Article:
Most of it seemed a poor imitation of A Little Princess by Frances Hodgson Burnett (my favorite book as a child), an impression confirmed by an amazon.com review I read later, and the rest was larded with improbabilities.
Saying that, a kid who thinks she's in the wrong family might find it riveting: "What's this? A whole boarding school full of girls of famous people who aren't allowed to let anyone know? Maybe that's what's going on! I'm the illegitimate child of ... of Brad Pitt being raised in this stifling middle-class home!"
Is there a better choice for a Rinaldi read?

60Jenson_AKA_DL
Mar 8, 2007, 10:34am

>58 Optinik: I've requested the first of the Midnighters books from the library. I'm looking forward to it :-) I'd love to hear what you think of Peeps, I thought the story was really original.

61Bethv
Modifié : Mar 9, 2007, 8:14pm

YOU HAVE TO CHECKED OUT "The Misadventures of Inspector Moustachio"
By Wayne Madsen. It's a younger, up and coming Potter.

62librarianlk
Fév 8, 2008, 8:42pm

Jenson, earlier post you mentioned Sweetblood by Pete Hautman. I haven't read that, but I really enjoyed his book Rash. I'll look for Sweetblood too.

63shelagh
Fév 9, 2008, 1:54pm

That was some bump!

64betsyclem
Fév 10, 2008, 2:26am

I have read the first two books in the Bartimaeus Trilogy and really enjoyed them. I also enjoyed Fairest.

65betsyclem
Fév 10, 2008, 2:35am

Kids love the word "underwear" along with other certain words that adults sometimes might find impolite. There are so many awesome books that are great for read-alouds that I would avoid reading something that you aren't sure about. If you feel comfortable in your book selection, go for it.

My favorite read-aloud right now is Grumblebunny by Bob Hartman. The little bunnies beg for an audience.

I hope that you had fun reading!

66aglawton
Fév 25, 2010, 7:31am

see www.rosemarysutcliff.wordpress.com for any Rosemary Sutcliff fans......and do contribute

67aglawton
Fév 25, 2010, 7:58am



A further message to 'message 66', for all lovers of Rosemary Sutcliff's work.

I seek comment and even help from readers and fans. Especially those of you knowledgeable about historical fiction for children and young adults. I am a relative and fan of Rosemary Sutcliff. Stimulated by the coming film of The Eagle of the Ninth - in September this year 2010 - I am interested in gathering information about what people enjoy about her work, thoughts about favourite titles (with reasons) and any leads to interesting material related to her. This is in part because I am developing a blog-based website about her and her work, for anyone who is interested in or enthused about her. And frankly for myself!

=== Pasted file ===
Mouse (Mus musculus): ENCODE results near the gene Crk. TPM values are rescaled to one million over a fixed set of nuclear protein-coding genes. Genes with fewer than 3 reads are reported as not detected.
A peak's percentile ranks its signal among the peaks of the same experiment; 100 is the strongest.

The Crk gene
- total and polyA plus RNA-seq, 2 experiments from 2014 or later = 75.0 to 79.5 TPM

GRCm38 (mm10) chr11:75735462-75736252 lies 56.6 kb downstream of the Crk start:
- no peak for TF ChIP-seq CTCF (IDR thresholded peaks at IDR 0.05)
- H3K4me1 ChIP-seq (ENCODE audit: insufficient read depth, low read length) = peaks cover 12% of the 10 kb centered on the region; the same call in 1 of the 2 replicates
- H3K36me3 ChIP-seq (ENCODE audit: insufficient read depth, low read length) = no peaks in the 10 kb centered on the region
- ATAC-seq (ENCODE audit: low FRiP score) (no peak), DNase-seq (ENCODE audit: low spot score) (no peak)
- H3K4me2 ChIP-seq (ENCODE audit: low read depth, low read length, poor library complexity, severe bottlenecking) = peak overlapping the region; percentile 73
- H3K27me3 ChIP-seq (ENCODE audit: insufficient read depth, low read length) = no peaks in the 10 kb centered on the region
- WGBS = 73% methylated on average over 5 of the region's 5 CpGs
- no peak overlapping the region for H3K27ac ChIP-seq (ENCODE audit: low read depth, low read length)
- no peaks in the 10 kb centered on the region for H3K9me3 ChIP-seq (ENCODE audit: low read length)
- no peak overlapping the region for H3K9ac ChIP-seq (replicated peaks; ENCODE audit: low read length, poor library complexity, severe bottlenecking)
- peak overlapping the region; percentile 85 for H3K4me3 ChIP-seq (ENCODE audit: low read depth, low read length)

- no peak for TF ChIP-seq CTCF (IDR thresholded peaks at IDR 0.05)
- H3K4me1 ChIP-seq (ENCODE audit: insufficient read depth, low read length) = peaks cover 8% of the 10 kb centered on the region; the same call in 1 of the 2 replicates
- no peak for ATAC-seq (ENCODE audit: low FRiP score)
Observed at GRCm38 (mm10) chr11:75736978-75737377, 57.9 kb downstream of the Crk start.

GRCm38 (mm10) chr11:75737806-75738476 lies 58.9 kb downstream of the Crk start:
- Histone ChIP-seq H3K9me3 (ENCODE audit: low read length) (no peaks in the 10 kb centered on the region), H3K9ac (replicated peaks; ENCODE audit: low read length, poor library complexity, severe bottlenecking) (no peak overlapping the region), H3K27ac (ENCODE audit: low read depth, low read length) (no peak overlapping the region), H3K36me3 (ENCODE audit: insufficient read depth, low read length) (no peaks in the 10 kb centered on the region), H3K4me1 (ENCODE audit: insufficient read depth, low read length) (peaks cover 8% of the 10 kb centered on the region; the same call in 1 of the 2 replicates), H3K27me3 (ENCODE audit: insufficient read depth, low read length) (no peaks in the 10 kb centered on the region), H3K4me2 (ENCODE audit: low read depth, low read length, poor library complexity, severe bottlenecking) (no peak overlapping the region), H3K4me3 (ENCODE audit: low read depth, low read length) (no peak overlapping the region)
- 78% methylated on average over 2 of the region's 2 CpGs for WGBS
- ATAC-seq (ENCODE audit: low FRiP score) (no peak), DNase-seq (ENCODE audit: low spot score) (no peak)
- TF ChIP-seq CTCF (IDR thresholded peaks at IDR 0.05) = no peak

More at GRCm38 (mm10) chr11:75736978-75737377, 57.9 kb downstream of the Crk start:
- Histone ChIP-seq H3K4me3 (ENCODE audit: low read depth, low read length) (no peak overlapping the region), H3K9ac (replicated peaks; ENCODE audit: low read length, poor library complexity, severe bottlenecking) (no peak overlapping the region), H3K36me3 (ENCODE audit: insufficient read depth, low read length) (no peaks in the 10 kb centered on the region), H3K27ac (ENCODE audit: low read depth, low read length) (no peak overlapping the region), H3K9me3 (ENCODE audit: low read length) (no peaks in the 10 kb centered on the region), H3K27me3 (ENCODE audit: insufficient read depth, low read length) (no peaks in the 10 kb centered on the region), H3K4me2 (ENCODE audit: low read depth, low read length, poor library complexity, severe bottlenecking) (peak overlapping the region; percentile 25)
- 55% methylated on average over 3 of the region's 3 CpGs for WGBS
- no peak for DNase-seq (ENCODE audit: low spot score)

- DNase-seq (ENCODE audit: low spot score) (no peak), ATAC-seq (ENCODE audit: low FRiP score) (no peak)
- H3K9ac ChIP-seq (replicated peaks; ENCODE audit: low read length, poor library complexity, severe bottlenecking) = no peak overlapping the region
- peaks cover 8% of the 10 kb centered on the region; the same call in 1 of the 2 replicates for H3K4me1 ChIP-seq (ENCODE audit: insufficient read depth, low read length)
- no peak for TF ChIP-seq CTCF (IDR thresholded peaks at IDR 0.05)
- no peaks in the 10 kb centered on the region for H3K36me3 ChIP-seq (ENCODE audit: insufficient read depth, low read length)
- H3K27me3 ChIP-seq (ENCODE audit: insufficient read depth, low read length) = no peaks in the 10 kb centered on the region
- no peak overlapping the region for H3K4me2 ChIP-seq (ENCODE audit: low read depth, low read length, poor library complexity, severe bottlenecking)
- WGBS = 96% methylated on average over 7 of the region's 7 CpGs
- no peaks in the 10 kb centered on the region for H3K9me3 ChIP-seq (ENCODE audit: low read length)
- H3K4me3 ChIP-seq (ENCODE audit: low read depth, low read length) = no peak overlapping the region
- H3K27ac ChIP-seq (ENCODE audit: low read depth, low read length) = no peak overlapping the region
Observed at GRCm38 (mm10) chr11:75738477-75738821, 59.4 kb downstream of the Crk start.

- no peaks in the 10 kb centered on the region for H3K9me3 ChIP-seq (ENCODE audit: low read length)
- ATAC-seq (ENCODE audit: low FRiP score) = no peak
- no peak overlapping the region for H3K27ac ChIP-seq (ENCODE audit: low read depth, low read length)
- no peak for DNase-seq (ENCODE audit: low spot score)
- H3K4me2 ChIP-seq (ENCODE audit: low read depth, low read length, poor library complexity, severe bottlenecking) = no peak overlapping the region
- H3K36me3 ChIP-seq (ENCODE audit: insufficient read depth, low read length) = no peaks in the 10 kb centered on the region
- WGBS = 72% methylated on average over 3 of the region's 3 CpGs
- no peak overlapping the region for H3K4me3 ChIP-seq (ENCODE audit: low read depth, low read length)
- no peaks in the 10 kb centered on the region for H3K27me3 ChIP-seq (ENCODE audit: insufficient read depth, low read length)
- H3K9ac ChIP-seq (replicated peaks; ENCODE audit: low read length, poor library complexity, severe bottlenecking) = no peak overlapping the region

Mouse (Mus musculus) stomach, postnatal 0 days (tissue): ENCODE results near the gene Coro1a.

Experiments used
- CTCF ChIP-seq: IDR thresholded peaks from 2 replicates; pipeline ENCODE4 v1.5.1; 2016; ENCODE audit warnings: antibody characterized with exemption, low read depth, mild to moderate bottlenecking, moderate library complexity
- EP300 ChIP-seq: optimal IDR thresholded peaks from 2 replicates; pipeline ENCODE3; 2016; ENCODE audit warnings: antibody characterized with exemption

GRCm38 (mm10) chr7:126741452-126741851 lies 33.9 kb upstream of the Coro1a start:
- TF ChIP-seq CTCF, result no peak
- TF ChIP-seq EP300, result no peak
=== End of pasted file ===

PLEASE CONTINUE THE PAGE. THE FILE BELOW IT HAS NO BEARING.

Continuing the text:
I am an amateur at this, and it is a labour of love not work. I would like to create something which at least some people use, and of course would be delighted if I made it such that lots of people visited used it and were informed, entertained and enthused by it - and of course contributed. So I would welcome any advice about www.rosemarysutcliff.wordpress.com and any relevant contributions.

I am also trying to build a comprehensive library of Rosemary Sutcliff's books here on Library Thing, with all editions and all translations. And with the right cover attached to the right book and edition and translation, which seems rather tricky. Again all contributions and advice (and reviews) very welcome.

Can you help? And anyway what is your favourite Rosemary Sutcliff book and why? Are there any your really do not like, and why? Me - I love them all, my critical faculties dulled by the family relationship although I have tried to be a little discriminating in my ratings on this site; and if appropriate can you cross post this request on relevant groups or other blogs? And forward to fans you know?

Thank you

Anthony (Lawton)

68NoraMaher
Juin 27, 2012, 12:23pm

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69dalynnrmc
Juil 2, 2012, 12:22am

We are reading Twice Freed with our history studies and will begin reading Savage Sam tomorrow.